In the fourth edition of the Institute of Child Health, Monthly Seminar held on Thursday the 26th July 2014; Miss Omolara Famuyiwa, a Research Fellow II/ Counselling Psychologist, Institute of Child Health, University of Benin, Benin City discussed ‘Violence and insecurity in the country: the prospect of the Nigerian child’. The lecturer started by highlighting that security is one of the ultimate desire of human beings. In Nigeria insecurity is at its worst form. Political, social and economic insecurity plague the entire nation. Religious Fracas has taken its own turn. The nation is presently going through turbulent times as a result of violence. Human lives and properties worth millions of Naira have been lost. People are turned into refugees. In their fatherland. In short, the nation is in turmoil. Unfortunately, in all these upheavals women and children are the most vulnerable and worst hit. She then went on to highlight some of the causes of insecurity and violence in Nigeria under political instability, economic instability, religious intolerance, the family & violence and then the youth & violence. She stated the historical background of political instability in Nigeria from the independence era, through the military rule and the current political dispensation. Under, economy, the lecturer stated that not only that impoverishment of the people has led to an increase in the violent crimes of murder, assassination, arson and suicide bombing, but also to an increase in the touts phenomenon and school dropout rate. It has also led to an increase in domestic violence, child abuse, drug trafficking, child trafficking, rape and large-scale position involving students and youths. One major factor to this ill-fated menace was corruption which the lecturer stated that tagged as the most dishonest people under the sun. It is said that Nigeria cannot do without corruption.
She said that Nigeria like most countries in sub-Saharan African is still engulfed in increased ethnic and religious conflicts. She examples of those conflicts dating back to the 1960’s up to date. Some of which were the Nigerian Civil War [1967-1970], Kafanchan riot [1987]: Ife-Modakeke Crisis [1992], Zango – Kataf crisis [1999], the on-going Jos crisis etc. She reminded the audience of the surgency of the Boko Haram group (terrorism and violent attacks) which she described as the perhaps the worst conflict that Nigeria has ever suffered since independence. Boko-Haram: Translated from the Hausa Language means “Western education is evil or sacrilege”, and that its ideology is to refuse western Education and abolish the secular form of government. She gave instances of some of the activities of these terrorist group such as the June 2011 bombing of the Abuja Police Headquarters, August 2011 suicide bomber on the United Nations Building in Abuja, killing 25 people and maiming others; and several other attacks in motor packs and the adoption of the over200 of the Chibok School girls to mention but a few.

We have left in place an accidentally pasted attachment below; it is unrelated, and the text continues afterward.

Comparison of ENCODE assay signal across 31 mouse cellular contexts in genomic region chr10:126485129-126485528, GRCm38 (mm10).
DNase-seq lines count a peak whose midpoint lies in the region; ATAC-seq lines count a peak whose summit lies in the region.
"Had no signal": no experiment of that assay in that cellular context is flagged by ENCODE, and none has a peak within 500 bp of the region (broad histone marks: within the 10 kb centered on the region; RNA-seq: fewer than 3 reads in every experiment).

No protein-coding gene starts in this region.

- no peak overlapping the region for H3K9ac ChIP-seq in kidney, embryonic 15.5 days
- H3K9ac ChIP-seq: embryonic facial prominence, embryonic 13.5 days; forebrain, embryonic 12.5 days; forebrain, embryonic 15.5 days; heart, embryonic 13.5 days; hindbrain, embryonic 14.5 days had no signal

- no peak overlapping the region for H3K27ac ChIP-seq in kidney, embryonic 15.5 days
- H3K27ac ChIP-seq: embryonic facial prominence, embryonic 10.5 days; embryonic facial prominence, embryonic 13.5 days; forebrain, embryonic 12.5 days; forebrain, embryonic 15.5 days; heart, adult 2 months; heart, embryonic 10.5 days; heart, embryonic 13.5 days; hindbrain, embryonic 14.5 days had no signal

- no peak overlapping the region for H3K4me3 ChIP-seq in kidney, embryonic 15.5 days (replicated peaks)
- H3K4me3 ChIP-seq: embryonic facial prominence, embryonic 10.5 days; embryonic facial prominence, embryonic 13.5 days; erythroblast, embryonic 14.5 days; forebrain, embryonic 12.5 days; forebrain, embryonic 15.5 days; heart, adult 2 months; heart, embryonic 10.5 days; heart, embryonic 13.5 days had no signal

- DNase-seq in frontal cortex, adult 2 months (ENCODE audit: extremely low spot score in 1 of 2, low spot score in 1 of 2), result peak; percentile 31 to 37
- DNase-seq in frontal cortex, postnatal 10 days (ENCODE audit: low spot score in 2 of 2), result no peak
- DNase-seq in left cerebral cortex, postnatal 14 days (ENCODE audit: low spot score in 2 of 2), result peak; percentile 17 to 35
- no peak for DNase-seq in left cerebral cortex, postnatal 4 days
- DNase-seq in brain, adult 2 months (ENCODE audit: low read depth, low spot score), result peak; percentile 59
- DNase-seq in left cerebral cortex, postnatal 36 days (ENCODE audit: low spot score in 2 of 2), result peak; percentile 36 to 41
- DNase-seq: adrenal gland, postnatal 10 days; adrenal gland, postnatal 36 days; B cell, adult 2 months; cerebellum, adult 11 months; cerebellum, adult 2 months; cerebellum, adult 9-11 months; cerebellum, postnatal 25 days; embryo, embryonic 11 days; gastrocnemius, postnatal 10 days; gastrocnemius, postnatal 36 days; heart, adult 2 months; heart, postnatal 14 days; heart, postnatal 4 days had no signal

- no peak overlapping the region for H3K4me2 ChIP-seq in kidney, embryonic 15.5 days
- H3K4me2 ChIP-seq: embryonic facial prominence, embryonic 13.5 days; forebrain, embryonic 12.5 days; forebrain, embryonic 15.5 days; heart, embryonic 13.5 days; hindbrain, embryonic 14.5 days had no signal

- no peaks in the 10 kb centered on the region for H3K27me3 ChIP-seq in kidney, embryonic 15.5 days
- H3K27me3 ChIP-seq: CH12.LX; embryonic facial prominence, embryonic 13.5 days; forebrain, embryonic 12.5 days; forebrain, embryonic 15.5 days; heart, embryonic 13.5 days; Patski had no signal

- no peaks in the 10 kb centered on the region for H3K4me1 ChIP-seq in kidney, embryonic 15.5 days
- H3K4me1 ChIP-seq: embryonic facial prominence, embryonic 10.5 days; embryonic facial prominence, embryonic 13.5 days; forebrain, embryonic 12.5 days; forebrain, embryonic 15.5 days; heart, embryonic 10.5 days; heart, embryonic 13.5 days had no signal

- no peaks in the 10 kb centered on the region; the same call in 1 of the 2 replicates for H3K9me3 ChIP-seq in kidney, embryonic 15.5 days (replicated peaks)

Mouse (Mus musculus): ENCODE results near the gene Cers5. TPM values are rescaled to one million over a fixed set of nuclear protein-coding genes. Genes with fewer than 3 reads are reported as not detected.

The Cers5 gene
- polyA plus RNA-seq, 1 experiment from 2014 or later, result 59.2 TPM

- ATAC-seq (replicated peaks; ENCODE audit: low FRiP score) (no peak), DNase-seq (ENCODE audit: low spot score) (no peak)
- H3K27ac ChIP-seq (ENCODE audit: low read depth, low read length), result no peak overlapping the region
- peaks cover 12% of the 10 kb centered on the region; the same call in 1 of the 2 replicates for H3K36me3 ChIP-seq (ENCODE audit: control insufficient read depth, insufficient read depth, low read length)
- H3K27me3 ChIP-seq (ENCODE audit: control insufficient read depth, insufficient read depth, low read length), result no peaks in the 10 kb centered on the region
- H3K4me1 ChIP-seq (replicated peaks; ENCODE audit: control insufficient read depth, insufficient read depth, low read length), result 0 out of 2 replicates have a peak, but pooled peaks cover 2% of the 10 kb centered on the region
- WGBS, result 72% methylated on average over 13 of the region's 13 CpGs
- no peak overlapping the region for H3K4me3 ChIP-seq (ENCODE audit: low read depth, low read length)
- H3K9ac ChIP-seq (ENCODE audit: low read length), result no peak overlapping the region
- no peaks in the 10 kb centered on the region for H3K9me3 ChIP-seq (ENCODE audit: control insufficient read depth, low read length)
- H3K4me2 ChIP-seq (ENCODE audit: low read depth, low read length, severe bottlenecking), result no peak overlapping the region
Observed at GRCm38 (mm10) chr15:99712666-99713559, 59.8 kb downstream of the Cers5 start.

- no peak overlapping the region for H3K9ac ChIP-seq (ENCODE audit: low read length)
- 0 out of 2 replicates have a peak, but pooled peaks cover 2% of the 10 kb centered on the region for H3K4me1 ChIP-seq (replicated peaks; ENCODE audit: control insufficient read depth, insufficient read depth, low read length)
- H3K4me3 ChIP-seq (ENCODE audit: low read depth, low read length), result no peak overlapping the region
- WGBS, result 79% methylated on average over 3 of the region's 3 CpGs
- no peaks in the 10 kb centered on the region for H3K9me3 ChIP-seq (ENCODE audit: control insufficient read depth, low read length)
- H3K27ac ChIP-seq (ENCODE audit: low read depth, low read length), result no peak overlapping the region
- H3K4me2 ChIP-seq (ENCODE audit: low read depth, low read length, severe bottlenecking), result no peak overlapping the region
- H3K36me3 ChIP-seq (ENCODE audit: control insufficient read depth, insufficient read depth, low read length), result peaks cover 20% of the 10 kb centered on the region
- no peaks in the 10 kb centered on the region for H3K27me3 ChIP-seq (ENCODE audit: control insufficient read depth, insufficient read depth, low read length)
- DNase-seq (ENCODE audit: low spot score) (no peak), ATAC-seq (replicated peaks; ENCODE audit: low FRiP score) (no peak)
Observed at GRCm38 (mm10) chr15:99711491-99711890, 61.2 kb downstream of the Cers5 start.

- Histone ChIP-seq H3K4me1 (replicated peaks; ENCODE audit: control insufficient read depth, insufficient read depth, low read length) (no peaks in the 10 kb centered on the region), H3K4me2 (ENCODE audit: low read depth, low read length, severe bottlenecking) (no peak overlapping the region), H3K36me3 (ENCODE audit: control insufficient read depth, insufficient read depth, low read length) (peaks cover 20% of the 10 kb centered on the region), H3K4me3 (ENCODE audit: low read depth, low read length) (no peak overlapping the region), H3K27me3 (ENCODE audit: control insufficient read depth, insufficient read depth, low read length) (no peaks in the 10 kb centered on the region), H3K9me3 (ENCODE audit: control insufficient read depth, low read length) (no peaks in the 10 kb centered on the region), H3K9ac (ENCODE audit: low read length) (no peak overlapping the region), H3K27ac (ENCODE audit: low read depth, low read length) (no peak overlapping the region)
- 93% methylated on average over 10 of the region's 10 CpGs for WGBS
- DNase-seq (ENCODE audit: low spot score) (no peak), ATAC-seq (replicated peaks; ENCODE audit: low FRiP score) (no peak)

Miss Famuyiwa then described the role of the family and youth activities as sources of violence/ insecurity in Nigeria. She said that the family is the nucleus of the society, holding within it the power, to either make or mar the society. The family is the bedrock of the society and the first socialization unit for the child. The family provides guidance and support for children to enable them to fulfill basic needs and cope with the demands of the society. When this support fails, it may lead to anarchy.
She said youth restiveness which resulted from huge unemployment, joblessness, poverty, and wickedness was the major contributor to violence/ insecurity in Nigeria. Youths are used as political thugs and later these are dumped and transform into militants, terrorist, area boys, and all sorts in the society. The lecturer stated that the effects of violence/ insecurity on the nation are enormous. For example, the nation is presently going through turbulent times as a result of violence. Human lives and properties worth millions of Naira have been lost. People have turned into refugees in their fatherland and the pains are eternally fresh in the hearts of those who are maimed as a result of the activities of this terrorist sect. Internationally, the “institutionalized” violence has tarnished the image of Nigeria and has brought so many negative impacts as foreign investors no longer want to come to invest in Nigeria because of insecurity. Economically, there is mass unemployment in the country, young graduates, boys and girls roam about with no jobs and no regular means of livelihood. In the families are rendered homeless their hopes and aspiration shattered. Children and teenagers are temporarily put out of school as schools are being burnt down in the North.
She concluded the lecture by recommending that there should be mutual peaceful coexistence and social development among everyone; there should be conflict resolution skills training programmes organized by the government for ethnic, religious and community leaders. Organizations, educational institutions, professionals and trade unions should be involved in this project. Discussion on issues of ethnicity and religious tolerance should be part of the school curriculum. There should be youth empowerment, Government NGO’s and Philanthropist should support our youths with small-scale loans to start a business. If the young graduates can open small-scale businesses and employ two or more youths that can reduce the number of unemployed graduates.

Written and edited by Dr. Damian, U. NWANERI (Research Fellow I, Institute of Child Health, University of Benin)

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